A new ad campaign, part of the FDA's anti-tobacco initiative, warns that teenagers who vape are more likely to start smoking cigarettes. Originally introduced as an alternative to cigarettes which could help smokers wean themselves off tobacco, vape pens have actually been linked to an uptake in young people smoking smoking, the FDA has found.
The ad campaign includes a series of videos in which street magician Julius Dein wows young members of the public by appearing to transform their vape pens into cigarettes, helping hammer the message home. "Teens who vape are more likely to start smoking cigarettes,," the ads say. "It’s not magic, it’s statistics." The ads will air in time slots and on channels where they are most likely to reach a teenage audience.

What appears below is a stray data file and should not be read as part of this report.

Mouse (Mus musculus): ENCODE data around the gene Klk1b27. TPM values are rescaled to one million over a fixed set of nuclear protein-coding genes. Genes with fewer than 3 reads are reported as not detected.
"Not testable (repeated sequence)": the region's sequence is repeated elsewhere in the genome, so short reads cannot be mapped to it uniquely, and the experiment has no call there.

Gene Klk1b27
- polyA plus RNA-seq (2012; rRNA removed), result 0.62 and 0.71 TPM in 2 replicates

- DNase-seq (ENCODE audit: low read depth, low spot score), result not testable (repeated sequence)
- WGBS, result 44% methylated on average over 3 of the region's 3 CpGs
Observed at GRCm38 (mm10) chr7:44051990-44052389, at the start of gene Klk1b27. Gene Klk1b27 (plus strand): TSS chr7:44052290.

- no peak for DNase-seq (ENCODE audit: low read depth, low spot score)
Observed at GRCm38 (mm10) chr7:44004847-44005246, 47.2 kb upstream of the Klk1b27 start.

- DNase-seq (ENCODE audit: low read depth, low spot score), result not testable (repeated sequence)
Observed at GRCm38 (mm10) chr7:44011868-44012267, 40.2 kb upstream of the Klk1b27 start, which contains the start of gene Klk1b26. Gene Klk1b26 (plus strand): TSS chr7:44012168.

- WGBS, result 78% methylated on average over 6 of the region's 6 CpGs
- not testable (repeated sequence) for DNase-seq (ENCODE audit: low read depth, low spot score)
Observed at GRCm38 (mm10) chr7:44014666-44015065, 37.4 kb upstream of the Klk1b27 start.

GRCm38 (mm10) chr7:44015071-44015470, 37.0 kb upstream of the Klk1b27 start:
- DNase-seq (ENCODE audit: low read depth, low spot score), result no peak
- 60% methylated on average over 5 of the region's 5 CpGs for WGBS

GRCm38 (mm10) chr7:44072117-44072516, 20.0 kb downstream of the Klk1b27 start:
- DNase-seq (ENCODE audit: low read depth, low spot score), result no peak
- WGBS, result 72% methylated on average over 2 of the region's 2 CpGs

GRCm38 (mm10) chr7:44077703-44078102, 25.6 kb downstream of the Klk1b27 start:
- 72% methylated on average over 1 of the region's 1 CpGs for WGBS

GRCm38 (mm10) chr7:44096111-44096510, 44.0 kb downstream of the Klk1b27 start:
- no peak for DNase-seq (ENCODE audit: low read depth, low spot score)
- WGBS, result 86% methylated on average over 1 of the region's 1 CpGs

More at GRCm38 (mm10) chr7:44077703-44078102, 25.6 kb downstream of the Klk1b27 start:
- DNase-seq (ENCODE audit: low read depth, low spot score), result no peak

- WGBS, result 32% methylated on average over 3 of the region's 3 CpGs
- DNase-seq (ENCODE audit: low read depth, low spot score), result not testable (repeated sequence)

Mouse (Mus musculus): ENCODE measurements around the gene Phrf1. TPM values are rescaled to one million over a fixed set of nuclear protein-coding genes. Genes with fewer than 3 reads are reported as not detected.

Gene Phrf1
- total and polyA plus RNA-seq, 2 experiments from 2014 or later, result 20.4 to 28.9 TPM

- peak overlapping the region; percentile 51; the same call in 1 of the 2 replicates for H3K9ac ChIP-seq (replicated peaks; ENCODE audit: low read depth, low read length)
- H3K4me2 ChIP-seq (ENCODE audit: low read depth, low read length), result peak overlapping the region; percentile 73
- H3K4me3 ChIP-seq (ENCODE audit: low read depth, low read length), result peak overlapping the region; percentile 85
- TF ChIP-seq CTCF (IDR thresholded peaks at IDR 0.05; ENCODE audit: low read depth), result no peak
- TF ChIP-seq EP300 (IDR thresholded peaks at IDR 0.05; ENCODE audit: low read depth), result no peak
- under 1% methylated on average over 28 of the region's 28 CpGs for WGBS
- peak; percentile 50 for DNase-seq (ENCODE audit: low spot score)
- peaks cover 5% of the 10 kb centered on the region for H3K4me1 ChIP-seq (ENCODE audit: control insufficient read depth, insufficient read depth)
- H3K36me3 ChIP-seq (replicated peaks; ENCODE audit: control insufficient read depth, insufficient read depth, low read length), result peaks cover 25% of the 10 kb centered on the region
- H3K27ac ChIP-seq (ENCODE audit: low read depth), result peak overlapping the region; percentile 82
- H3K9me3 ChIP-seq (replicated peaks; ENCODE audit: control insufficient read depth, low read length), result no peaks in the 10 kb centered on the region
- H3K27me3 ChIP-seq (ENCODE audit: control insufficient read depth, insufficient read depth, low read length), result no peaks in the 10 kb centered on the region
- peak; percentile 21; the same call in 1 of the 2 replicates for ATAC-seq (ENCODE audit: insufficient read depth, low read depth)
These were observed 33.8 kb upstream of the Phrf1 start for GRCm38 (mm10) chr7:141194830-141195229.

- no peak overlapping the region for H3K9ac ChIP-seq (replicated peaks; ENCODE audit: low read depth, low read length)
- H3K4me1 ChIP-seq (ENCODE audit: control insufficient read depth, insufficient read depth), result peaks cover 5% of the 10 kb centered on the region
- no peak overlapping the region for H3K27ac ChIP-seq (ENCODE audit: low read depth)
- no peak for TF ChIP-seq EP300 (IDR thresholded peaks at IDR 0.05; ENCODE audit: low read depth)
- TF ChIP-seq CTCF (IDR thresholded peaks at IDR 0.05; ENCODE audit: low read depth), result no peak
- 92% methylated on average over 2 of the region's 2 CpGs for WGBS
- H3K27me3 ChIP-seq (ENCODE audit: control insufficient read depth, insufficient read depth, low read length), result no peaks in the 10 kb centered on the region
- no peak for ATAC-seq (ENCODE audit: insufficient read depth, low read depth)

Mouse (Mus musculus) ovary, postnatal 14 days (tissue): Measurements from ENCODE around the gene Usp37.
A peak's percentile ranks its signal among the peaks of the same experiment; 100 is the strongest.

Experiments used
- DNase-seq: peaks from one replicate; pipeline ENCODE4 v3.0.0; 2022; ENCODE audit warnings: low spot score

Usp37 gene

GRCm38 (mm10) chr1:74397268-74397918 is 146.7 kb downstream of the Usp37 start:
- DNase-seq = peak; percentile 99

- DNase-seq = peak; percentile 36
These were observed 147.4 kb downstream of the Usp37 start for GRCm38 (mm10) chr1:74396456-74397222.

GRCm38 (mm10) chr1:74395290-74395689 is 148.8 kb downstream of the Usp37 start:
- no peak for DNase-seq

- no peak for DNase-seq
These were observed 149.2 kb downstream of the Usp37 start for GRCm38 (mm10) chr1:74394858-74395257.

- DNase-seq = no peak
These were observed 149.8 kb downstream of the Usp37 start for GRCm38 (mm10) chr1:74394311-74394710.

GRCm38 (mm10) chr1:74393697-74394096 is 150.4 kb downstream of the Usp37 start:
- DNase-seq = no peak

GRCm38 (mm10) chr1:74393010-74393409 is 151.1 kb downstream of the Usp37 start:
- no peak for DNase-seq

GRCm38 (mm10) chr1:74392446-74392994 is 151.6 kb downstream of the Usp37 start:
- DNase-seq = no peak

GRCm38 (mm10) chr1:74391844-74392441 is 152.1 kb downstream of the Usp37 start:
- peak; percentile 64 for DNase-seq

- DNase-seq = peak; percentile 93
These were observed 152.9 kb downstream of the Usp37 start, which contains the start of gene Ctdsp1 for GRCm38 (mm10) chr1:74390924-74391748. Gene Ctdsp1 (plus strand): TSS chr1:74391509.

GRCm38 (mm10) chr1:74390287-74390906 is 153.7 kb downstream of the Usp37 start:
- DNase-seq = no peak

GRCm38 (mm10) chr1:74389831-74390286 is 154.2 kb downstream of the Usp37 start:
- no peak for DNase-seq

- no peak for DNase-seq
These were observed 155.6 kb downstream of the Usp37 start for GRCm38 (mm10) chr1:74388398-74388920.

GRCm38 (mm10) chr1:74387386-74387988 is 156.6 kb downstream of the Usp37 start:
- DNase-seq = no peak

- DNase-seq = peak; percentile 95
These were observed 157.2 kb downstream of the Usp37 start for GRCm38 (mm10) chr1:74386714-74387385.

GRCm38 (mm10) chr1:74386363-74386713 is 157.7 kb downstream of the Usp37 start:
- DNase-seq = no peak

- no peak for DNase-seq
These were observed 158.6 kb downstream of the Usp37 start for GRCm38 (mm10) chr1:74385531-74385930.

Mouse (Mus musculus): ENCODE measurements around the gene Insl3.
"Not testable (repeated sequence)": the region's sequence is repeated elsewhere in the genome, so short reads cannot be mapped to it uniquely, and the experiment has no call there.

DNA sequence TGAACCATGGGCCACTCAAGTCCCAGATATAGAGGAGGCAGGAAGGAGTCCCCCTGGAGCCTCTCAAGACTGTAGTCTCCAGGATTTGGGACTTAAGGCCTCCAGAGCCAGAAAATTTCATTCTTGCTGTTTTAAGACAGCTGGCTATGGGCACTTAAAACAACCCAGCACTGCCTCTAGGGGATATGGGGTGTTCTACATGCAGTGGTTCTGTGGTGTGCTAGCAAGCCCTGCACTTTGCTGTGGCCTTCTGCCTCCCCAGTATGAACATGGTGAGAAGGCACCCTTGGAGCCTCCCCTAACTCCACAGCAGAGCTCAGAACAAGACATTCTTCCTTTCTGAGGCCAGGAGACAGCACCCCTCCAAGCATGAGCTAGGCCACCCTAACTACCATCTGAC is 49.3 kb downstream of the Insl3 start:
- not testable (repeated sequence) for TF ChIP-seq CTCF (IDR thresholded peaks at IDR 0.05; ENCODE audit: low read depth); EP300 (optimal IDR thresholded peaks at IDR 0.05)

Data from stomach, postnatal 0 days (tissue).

FDA research indicates that at least 20 per cent of high school students have used a vape pen, and that number could soon be on the rise: representatives of e-cigarette manufacturer Juul have just been revealed in a Congressional hearing to have told a group of ninth grade students that vaping is "totally safe." The company has previously been criticized by the CDC for appealing to younger consumers by selling Juul pods in sweet flavors with brightly colored packing.
"They’re probably not as bad as traditional cigarettes, but they’re still pretty bad,” says Stanton Glantz, Ph.D., adding that ingesting vaporized particles can cause similar inflammation in the heart and lungs as when smoking cigarettes, and that some Juul pods contain even more nicotine than a regular pack of smokes.
If you're looking to kick your vaping habit, here are some things that could help:
- Get regular exercise
- Avoid triggers such as stress
- Talk to a therapist: getting help has been proven to increase your chances of quitting once and for all.
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